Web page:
Masarone v. Delaware

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Justia Opinion Summary

Defendant-appellant Gerald Masarone appealed a Superior Court order denying his motion for postconviction relief. He raised two issues as grounds for appeal: (1) that his trial counsel was ineffective by not advising him that he had a right to wear street clothes, rather than a prison uniform, at his trial, and by failing to provide him with street clothes; and (2) the Superior Court erred by failing to hold an evidentiary hearing on his first claim. On this record, the Delaware Supreme Court could not conclude that Masarone was compelled to go to trial in a prison uniform. In addition, given the nature of the evidence against Masarone, no arguable error on this point or on the lack of an evidentiary hearing caused Masarone harm or prejudice. The Superior Court's order was affirmed.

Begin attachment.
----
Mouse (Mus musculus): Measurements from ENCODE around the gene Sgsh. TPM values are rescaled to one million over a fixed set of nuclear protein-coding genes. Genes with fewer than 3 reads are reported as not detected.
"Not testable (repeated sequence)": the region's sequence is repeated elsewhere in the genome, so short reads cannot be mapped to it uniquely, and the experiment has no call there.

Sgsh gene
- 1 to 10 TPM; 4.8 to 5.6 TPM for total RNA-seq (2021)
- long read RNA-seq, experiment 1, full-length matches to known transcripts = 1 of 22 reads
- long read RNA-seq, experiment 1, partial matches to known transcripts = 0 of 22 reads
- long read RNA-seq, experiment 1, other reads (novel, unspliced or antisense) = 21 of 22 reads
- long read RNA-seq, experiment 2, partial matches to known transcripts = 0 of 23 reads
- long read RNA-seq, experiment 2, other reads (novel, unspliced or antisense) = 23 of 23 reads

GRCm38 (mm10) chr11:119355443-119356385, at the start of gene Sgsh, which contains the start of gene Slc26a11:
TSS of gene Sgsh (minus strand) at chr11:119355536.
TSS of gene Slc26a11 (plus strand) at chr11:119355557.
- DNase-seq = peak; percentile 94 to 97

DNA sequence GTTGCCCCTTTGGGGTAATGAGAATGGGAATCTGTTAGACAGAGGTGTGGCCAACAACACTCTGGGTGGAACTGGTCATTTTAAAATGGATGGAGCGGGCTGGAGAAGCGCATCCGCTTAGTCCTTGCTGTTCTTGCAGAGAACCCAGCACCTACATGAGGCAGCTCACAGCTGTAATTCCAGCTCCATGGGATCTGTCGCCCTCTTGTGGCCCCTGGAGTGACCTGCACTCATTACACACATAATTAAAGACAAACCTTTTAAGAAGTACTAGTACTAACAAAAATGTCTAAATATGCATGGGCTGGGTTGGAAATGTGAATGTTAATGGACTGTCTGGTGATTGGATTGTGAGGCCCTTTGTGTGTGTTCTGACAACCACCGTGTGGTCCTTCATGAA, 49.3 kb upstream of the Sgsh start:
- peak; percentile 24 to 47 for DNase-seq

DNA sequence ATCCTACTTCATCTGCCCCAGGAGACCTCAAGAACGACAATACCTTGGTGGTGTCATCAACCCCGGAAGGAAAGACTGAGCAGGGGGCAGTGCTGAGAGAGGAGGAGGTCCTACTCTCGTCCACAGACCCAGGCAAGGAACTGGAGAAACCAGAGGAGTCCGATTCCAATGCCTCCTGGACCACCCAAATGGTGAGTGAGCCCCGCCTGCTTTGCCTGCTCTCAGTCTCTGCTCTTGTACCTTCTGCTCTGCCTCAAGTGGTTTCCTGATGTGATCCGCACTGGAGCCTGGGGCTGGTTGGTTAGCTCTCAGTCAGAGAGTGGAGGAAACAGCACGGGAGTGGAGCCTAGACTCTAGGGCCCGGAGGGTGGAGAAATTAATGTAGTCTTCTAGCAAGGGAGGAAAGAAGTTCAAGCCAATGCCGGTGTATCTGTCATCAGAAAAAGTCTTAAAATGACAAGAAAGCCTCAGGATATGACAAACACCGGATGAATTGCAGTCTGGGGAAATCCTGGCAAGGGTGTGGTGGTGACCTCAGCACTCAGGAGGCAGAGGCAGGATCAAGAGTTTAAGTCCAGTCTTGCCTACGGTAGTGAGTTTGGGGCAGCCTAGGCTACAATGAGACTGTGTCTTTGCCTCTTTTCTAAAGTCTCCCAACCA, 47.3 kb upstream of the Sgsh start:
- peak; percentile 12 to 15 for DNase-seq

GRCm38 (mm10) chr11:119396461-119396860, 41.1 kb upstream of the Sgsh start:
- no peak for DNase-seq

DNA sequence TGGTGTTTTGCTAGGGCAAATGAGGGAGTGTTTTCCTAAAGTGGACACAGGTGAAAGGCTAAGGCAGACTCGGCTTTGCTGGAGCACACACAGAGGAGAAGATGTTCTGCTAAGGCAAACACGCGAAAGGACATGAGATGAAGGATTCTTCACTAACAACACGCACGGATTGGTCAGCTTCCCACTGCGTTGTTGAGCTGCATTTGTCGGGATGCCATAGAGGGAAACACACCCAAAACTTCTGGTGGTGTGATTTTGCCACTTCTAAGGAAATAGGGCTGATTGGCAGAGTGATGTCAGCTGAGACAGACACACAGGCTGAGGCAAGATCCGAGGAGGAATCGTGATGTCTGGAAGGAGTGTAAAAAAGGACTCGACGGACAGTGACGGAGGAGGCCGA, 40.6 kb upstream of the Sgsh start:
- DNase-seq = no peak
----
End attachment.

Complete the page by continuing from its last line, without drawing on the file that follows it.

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IN THE SUPREME COURT OF THE STATE OF DELAWARE GERALD MASARONE, Defendant BelowAppellant, v. STATE OF DELAWARE, Plaintiff BelowAppellee. § § § § § § § § § § § No. 391, 2015 Court Below: Superior Court of the State of Delaware ID No. 1301016588 Submitted: March 2, 2016 Decided: March 24, 2016 Before STRINE, Chief Justice, HOLLAND, and VAUGHN, Justices. Upon appeal from the Superior Court. AFFIRMED. Christopher S. Koyste, Esquire, Wilmington, Delaware, for Appellant. Kathryn J. Garrison, Esquire, Deputy Attorney General, Department of Justice, Georgetown, Delaware, for Appellee. VAUGHN, Justice, for the Majority: Defendant-Below/Appellant Gerald Masarone appeals from a Superior Court Order denying his motion for postconviction relief. He presents two claims on appeal. First, he claims that his trial counsel was ineffective by not advising him that he had a right to wear street clothes, rather than a prison uniform, at his trial, and by failing to provide him with street clothes. Second, he claims that the Superior Court erred by failing to hold an evidentiary hearing on his first claim. At a jury trial in July 2013, Masarone was convicted of driving under the influence of alcohol. It was his seventh DUI offense. The facts, briefly, are as follows. On January 22, 2013, a woman driving southbound on Route 1 called 911 to report that she had witnessed a grey pickup truck “driving crazy” ahead of her. She watched the vehicle swerve in between the lines, almost hit a vehicle next to it and then hit the Indian River Inlet bridge with the left front of the truck. Despite that collision, the truck kept going. Officers dispatched to look for the vehicle found a grey pickup truck stopped just south of the Indian River Inlet bridge in the left turn lane and median. Masarone was passed out in the front seat. The truck was still in drive, but it was not moving because Masarone’s foot was on the brake pedal. The Officers awakened Masarone with some difficulty and coaxed him out of the truck. He had difficulty keeping his balance, falling on several occasions. In addition, his 2 words were slurred and difficult to understand; he acted confused; and officers noticed a distinct, strong odor of alcohol on his breath. Masarone failed the alphabet and counting tests. The officer administering the tests opted not to proceed with the remaining field tests because Masarone could not stand up. Officers found an empty bottle of liquor in the pickup truck. At trial, in addition to the testimony of the woman who called 911 and the officers who arrived at the scene, the State played the jury a Mobile Video Record (“MVR”) that showed the officers removing Masarone from his vehicle, him stumbling around, and the officers having to hold him up. He can also be heard speaking on the MVR, and his words are markedly slurred. On direct appeal, Masarone’s conviction was affirmed.1 The record does not seem to explain why Masarone appeared at his trial in a prison uniform. Masarone claims that his attorney never advised him that he was entitled to wear regular street clothes. Trial counsel denies that and says that he did inform him that he could wear street clothes. The Superior Court did not resolve that factual dispute, choosing instead to decide the case on the second prong of Strickland v. Washington.2 The Superior Court found that Masarone failed to establish prejudice. It does not appear from the record that any objection was made to 1 2 Masarone v. State, 2014 WL 1515038, at *3 (Del. April 16, 2014). 466 U.S. 668, 691 (1984). 3 Masarones appearing at trial in a prison uniform, but an instruction was given to the jury that no inference of guilt could be drawn from him being incarcerated. In deciding that Masarone failed to establish prejudice, the Superior Court relied, in part, upon the instruction and, in part, upon the fact that if Masarone were in street clothes a jury would nonetheless observe correctional officers dressed in blue uniforms seated near the defense table. We have previously observed that “‘[c]ourts have, with few exceptions, determined that an accused should not be compelled to go to trial in prison or jail clothing because of the possible impairment of the presumption [of innocence that is] so basic to the adversary system.’”3 On this record, we cannot conclude that Masarone was compelled to go to trial in a prison uniform. In addition, given the nature of the evidence against Masarone, no arguable error on this point or on the lack of an evidentiary hearing could cause Masarone harm or prejudice. This is not the first time that the record has not contained an explanation for the defendant’s appearance in a prison uniform.4 When a trial judge becomes aware that a defendant has appeared for jury selection in a prison uniform, the trial judge should make a record of why the defendant is not dressed in street clothes. 3 Andrus v. State, 1998 WL 736338, at *4 (Del. Oct. 1, 1998) (alteration in original) (quoting Estelle v. Williams, 425 U.S. 501, 504 (1976)). 4 See id. 4 For all of the preceding reasons, the judgment of the Superior Court is AFFIRMED. 5 STRINE, Chief Justice, Concurring: I concur in the result reached in the Court’s well-reasoned opinion. I write separately to note that this is just one of many recent cases in which an issue has been raised because a defendant was tried in prison clothes.5 It breaks no ground for us to point out that it is far from ideal for that to happen. This is also not the only case where there is no record of why the defendant was before the court in prison clothes.6 As a best practice, a trial judge who comes into court and sees a defendant in prison clothes would be well advised to make a specific inquiry into the issue.7 It may be that the prisoner wishes to be tried in prison clothes.8 It could be that someone forgot to tell the prisoner. But whatever the reason, a record should be made and if the prisoner wishes to be tried in civilian clothes, the appropriate arrangements should be made. In that regard, it is my understanding that the Public Defender’s office 5 See, e.g., Blenman v. State, 2016 WL 889551, at *5 (Del. Mar. 8, 2016); State v. Walker, 2015 WL 3654806, at *2 (Del. Super. June 8, 2015). 6 See, e.g., State v. McGlotten, 2009 WL 3335325, at *7 (Del. Super. Oct. 8, 2009); Dickens v. State, 2003 WL 21982924, at *5 (Del. Super. July 11, 2003). 7 See Payne v. State, 367 A.2d 1010, 1018 (Del. 1976) (explaining that the trial court’s asking “whether the defendants had any personal clothing which they wished to wear . . . cured any possible error that might have resulted from its earlier” decision to overrule the defendants’ objection to being tried in prison clothes); see also Marshall v. State, 51 A.3d 641, 649 (Md. 2012) (trial judge asked defendant who appeared in prison clothes whether he wanted to change into street clothes); United States v. Pakala, 2011 WL 7506729, at *6 (D. Mass. Aug. 16, 2011) (same). 8 See Estelle v. Williams, 425 U.S. 501, 507 (1976) (“[I]nstances frequently arise where a defendant prefers to stand trial before his peers in prison garments. The cases show, for example, that it is not an uncommon defense tactic to produce the defendant in jail clothes in the hope of eliciting sympathy from the jury.”). 6 keeps a collection of civilian clothes on hand for these situations, and it is certainly something that the Bench and Bar can work together to solve. The minor delay that might ensue in some situations is modest, especially given the reality that defendants should not be tried in prison clothes and that when they are and no contemporaneous record is made as to why, a litigable issue that will take the resources of the prosecution, defense, and judicial system will likely arise. 7